China's state media under fire for arguing benefits of smog
Commentaries by two of China's most influential news outlets suggesting that an ongoing air pollution crisis was not without a silver lining drew a withering reaction on Tuesday from internet users and other media. In online commentaries on Monday, state broadcaster CCTV and the widely read tabloid the Global Times, published by the Communist Party's official People's Daily, both tried to put a positive spin on China's smog problem. The Global Times said smog could be useful in military situations, as it could hinder the use of guided missiles, while CCTV listed five "unforeseen rewards" for smog, including helping Chinese people's sense of humor. While both pieces have since been deleted from their websites, Chinese newspapers lost little time in denouncing their point of view, in an unusual case of state media criticizing other state media, showing the scale of the anger.
U.S. tech companies call for more controls on surveillance
Eight major U.S. web companies, including Apple, Google and Facebook, made a joint call on Monday for tighter controls on how governments collect personal data, intensifying the furor over online surveillance. In an open letter to U.S. President Barack Obama and Congress, the companies said recent revelations showed the balance had tipped too far in favor of the state in many countries and away from the individual. In June, former National Security Agency (NSA) contractor Edward Snowden exposed top secret government surveillance programs that tap into communications on cables linking technology companies' various data centers overseas. "We understand that governments have a duty to protect their citizens," said the letter from the eight firms which also included Microsoft Corp, Twitter, LinkedIn Corp, Yahoo Inc and AOL Inc. "But this summer's revelations highlighted the urgent need to reform government surveillance practices worldwide.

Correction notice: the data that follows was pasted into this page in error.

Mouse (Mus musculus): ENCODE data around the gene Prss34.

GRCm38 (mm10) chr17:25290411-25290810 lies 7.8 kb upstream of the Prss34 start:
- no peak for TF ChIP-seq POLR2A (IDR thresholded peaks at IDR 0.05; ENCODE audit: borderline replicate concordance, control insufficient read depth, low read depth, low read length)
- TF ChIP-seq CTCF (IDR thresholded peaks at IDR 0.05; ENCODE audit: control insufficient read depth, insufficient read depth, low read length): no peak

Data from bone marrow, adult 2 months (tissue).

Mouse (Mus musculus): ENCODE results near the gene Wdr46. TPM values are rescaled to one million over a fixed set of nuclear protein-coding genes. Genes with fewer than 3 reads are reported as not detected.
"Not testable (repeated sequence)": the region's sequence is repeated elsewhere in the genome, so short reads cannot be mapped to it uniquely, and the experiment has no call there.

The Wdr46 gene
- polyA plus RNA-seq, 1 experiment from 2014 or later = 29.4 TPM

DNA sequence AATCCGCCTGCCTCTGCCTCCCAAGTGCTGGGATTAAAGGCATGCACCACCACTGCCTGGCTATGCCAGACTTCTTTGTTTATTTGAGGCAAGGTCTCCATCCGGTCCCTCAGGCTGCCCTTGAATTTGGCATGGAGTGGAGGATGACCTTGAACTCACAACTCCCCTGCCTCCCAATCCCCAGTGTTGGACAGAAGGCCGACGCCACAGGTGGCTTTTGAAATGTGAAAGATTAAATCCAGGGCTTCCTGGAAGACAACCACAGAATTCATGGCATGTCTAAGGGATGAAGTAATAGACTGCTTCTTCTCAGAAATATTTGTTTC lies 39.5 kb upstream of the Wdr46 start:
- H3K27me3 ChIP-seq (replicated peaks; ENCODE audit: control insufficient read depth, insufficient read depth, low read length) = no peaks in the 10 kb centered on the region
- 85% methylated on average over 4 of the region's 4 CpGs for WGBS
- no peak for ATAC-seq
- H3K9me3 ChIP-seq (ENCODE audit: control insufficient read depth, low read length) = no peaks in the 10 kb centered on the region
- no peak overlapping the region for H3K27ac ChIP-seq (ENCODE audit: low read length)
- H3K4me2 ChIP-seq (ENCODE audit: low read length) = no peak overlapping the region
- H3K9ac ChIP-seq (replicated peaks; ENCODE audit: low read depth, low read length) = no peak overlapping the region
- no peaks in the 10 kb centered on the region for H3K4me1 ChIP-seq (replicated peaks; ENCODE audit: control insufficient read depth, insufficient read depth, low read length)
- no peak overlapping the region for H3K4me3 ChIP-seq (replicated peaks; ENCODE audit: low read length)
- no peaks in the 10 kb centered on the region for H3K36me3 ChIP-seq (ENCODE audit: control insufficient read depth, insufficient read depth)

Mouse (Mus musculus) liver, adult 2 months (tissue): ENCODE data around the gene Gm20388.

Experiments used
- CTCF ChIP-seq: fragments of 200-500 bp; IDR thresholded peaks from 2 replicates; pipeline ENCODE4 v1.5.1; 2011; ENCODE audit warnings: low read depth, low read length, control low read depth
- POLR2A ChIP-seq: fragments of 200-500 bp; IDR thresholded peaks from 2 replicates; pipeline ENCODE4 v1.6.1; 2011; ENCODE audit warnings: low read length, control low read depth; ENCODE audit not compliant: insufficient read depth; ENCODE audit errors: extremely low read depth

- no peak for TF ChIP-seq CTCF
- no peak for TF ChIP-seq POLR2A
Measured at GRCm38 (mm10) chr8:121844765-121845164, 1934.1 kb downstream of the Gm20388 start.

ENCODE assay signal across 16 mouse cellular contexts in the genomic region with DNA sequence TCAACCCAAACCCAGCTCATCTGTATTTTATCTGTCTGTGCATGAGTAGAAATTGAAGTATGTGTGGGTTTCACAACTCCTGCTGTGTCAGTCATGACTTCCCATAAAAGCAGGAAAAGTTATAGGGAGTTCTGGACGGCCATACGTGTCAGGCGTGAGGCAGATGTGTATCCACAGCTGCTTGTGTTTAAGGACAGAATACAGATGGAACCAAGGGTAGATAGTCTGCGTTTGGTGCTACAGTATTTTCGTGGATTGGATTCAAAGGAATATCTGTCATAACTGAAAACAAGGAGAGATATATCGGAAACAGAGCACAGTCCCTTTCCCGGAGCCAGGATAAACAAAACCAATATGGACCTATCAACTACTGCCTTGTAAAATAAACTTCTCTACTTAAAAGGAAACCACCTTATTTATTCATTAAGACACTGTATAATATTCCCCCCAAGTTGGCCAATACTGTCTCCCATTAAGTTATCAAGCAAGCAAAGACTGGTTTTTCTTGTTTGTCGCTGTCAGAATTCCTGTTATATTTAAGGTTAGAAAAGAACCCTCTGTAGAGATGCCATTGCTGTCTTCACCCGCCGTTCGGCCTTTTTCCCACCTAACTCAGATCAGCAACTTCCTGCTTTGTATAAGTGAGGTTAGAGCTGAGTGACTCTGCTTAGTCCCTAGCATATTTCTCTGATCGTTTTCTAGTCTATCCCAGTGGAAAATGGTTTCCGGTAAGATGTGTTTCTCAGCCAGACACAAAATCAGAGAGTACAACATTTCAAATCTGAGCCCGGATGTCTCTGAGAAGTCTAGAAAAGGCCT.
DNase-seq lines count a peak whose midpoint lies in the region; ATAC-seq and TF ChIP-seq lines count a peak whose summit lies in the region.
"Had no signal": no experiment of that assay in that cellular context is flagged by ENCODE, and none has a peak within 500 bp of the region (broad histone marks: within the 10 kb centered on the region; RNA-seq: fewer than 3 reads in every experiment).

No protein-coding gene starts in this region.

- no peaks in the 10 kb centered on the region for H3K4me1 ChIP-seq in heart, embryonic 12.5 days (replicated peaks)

The U.S. government has debuted the Spanish-language version of the healthcare website that will help Latinos to shop and sign up for new insurance plans under President Barack Obama's healthcare reform law. The department will rely on feedback from Spanish-language organizations that use the site during the initial stage to improve it before it is mass marketed, said department spokeswoman Joanne Peters. The Spanish-language version of the site was delayed after the disastrous October 1 launch of HealthCare.gov, which was swamped with technical glitches and did not have enough capacity to handle all the users who went to the site to enroll.
Internet giants weigh in on defamation lawsuit against Arizona web site
From Twitter and Facebook to Amazon and Google, the biggest names of the Internet are blasting a federal judge's decision allowing an Arizona-based gossip website to be sued for defamation by a former Cincinnati Bengals cheerleader convicted of having sex with a teenager.